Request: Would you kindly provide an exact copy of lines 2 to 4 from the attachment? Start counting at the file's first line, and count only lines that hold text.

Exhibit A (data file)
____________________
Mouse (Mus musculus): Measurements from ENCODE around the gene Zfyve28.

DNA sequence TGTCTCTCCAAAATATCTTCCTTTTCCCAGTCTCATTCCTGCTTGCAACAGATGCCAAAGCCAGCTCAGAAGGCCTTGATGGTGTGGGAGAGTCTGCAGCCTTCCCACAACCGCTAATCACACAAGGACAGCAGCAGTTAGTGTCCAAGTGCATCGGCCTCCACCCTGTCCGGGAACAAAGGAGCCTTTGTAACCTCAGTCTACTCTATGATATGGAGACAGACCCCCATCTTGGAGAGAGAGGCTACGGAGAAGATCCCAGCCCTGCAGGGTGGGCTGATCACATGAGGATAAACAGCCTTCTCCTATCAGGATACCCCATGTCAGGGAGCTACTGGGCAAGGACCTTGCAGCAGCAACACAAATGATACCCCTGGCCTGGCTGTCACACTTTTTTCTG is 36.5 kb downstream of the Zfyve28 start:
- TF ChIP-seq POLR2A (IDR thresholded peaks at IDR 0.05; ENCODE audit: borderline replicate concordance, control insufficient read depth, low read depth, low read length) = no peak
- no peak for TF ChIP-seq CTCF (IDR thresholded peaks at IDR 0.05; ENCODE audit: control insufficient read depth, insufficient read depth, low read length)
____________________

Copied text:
DNA sequence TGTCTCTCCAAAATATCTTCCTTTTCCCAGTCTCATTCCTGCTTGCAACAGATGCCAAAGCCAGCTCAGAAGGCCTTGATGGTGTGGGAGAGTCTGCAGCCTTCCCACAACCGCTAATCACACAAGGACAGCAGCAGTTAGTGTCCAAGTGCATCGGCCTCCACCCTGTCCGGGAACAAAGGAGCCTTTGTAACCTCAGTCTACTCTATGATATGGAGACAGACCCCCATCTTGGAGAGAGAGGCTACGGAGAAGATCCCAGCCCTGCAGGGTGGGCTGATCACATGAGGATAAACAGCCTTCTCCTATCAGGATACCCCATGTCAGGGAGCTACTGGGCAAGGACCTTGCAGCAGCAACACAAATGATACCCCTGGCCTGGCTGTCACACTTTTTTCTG is 36.5 kb downstream of the Zfyve28 start:
- TF ChIP-seq POLR2A (IDR thresholded peaks at IDR 0.05; ENCODE audit: borderline replicate concordance, control insufficient read depth, low read depth, low read length) = no peak
- no peak for TF ChIP-seq CTCF (IDR thresholded peaks at IDR 0.05; ENCODE audit: control insufficient read depth, insufficient read depth, low read length)